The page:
But TPW also goes off careening in a totally different direction sometimes:

  • Resources are localized, not unified. Each settlement or structure has its own resource levels, which are sent around the map using mules which carry up to 1000 food or gold each. You can easily set up repeating routes which will run whenever the value reaches over a threshold (100 units of resource).
  • Two-resource economy: food and gold. Food is produced in the rural villages, gold in settlements. The number of population in each controls the rate of production. When you train units, you take pop out of the settlement, meaning gold production drops. You can add more population by sending it from villages, which reduces food production. There is no troop limit, but you can reach a point where you cannot support your army's food consumption, if you do not have enough villages or they are captured. Likewise, if you run too low in population, you will not generate enough gold to train more troops or have enough pop to raise them.
  • Units require food to live and carry a small supply, care must be taken to supply food or an army will starve and become easy prey. You can manually train mules to carry food and attach them to the army.
  • Rather than just armor and damage, units also have a bonus ability, such as dodging the first strike, reflecting damage back to their attacker, each subsequent hit gives more experience or ignores a greater portion of the enemies' armor, and causing a % of the enemy health as bonus damage. This sets up complex relationships much deeper than Rock-Paper-Scissors of traditional RTS, where certain combined-arms relationships are extremely effective (archers knock off more health on full-health, high-health enemies, making them perfect to strike an enemy first so infantry can finish off).
  • The actual damage of a unit is a range (e.g. 18-48), the exact value being determined by the difference in level between the combatant and their enemy. Thus, even heavy units can be overcome by a highly-trained weaker unit.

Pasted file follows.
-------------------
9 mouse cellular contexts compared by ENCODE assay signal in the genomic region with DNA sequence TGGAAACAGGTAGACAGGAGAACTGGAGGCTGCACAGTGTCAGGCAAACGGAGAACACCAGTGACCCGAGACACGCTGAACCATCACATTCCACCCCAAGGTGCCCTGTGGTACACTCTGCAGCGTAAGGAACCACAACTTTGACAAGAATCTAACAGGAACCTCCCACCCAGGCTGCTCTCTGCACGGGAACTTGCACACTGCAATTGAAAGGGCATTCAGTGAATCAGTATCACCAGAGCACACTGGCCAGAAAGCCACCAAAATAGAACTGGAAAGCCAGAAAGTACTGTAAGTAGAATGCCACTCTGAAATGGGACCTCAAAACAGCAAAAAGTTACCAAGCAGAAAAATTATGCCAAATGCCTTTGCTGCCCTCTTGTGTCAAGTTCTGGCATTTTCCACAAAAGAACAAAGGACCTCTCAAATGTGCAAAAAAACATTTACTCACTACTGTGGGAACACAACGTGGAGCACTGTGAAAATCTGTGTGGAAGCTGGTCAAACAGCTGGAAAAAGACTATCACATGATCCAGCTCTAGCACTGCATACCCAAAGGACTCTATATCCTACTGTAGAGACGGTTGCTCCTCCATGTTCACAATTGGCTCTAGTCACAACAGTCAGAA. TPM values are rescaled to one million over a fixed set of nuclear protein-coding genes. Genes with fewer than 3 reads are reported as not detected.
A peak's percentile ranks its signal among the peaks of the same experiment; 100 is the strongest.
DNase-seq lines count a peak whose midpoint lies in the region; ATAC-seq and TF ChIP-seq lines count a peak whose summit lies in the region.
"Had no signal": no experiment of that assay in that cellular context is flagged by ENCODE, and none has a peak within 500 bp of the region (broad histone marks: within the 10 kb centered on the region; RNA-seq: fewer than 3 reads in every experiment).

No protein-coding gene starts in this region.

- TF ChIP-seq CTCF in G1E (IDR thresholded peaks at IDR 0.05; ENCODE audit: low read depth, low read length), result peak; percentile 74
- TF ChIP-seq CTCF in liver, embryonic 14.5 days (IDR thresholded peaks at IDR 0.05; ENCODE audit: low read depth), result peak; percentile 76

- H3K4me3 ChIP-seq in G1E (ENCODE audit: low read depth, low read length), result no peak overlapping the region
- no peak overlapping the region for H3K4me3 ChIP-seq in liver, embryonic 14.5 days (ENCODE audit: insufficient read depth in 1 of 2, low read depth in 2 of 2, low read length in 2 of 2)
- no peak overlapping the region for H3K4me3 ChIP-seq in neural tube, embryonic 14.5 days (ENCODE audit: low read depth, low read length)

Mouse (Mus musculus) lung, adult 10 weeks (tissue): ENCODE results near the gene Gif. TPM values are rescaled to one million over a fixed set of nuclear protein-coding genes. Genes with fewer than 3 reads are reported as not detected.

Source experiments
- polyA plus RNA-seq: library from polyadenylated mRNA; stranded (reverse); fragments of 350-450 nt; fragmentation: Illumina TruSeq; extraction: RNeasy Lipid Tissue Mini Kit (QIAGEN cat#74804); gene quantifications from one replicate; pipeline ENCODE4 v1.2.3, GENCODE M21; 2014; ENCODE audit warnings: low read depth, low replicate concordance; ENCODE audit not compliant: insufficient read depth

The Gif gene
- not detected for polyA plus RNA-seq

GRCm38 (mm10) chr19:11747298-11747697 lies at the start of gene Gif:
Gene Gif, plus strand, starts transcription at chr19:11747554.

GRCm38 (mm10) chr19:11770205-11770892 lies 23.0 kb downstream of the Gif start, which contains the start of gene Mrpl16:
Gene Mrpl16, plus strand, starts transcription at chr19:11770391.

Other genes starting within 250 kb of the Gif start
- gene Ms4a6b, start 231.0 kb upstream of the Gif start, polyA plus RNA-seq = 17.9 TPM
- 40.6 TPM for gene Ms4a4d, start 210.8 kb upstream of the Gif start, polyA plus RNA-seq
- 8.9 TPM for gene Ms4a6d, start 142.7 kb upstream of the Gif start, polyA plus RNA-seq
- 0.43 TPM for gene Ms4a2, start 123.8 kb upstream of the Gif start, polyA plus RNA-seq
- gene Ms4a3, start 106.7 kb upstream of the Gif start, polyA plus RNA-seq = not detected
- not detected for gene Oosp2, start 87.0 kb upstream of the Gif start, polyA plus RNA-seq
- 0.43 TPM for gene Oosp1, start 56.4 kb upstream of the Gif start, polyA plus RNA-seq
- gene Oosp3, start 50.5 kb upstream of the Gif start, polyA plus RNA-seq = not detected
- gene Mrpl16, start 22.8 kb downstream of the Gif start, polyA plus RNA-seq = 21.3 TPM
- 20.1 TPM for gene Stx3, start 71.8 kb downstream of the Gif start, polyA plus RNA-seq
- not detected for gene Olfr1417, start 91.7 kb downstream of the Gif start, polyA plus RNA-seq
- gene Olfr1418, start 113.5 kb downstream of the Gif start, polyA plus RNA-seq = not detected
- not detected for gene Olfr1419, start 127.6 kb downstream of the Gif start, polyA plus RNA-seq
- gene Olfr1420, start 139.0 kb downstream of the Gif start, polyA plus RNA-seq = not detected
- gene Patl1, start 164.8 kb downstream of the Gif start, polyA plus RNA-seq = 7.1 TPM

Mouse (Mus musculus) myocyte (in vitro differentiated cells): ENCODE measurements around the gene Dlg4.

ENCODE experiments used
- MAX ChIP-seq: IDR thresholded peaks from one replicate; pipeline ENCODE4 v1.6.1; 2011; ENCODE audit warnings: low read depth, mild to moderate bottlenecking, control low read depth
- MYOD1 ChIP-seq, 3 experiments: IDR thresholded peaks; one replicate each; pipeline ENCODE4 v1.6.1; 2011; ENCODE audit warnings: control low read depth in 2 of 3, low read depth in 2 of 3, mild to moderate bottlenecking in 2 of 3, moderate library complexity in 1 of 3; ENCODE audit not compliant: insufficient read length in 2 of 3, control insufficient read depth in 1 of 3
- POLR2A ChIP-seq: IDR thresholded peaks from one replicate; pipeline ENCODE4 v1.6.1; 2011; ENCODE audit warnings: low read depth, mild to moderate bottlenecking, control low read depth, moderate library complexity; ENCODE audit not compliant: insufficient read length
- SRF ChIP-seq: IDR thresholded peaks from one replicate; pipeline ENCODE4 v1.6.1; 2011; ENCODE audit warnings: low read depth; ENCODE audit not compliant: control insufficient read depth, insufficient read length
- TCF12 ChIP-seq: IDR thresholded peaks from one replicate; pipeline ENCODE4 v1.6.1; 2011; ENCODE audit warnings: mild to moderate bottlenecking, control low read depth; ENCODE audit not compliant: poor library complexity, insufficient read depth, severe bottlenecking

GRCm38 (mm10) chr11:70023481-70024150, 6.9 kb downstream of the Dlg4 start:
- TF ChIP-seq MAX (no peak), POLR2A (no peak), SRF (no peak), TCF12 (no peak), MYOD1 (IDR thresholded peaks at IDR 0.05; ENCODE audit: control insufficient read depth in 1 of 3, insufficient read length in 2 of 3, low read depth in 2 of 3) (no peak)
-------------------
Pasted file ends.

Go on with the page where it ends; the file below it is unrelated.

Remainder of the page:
• There are no mobile siege units in the game. Instead, 1-10 units can build a stationary siege weapon (ballista, catapult, siege tower) on the map in any location. The weapon then attempts to fire at the target, at a rate set by how many units are stationed inside. Such weapons are very vulnerable to a sally-out, but not vulnerable to fire from towers.
  • Only archers and siege weapons can directly damage buildings. Damage is not used to destroy the building, but rather harm and eventually kill the enemies stationed inside. Once the units inside have been pacified - or they have fled - the army will then attempt to capture the structure.
  • Rather than units being freely formed into formations, they must be 'bonded' to a Hero who will lead them and enforce their formation. The Hero also gives bonus levels and can apply modifiers in battle. Without bonding to a hero, units will fight okay, but they will just sort of wander around without any formation. Heroes are limited to 50 units.
  • Around the map are various special ruins and structures which give benefits. E.g. Ruins contain powerful artifacts which only high level heroes can pick up and use, which can cause damage or heal allies or grant bonus damage/health. Healing wells will heal passing or nearby units regardless of side. Capturable forts, trade outposts, stone outposts, and training outposts each provide benefits and lots of LOS to their owner. Forts slowly convert stationed villagers into macemen, trade outposts convert food into gold, stone outposts gain 8 gold/s interest when at least 2000 gold is placed inside of it, and training outposts behave like barracks in 0 A.D. and give experience trickle to units stationed inside.
  • The cheesiest voice acting ever recorded. :D

Some stuff I really like from TPW I wish was in more RTS:

  • Spacebar brings up FULL SCREEN "mini"-map from which you can issue orders even. Makes the logistics and overview of the battlefield much easier.
  • When entering combat, formations will sort of 'merge' into a battle, finding enemies to fight like in a real melee, and try to push beyond just the closest enemy.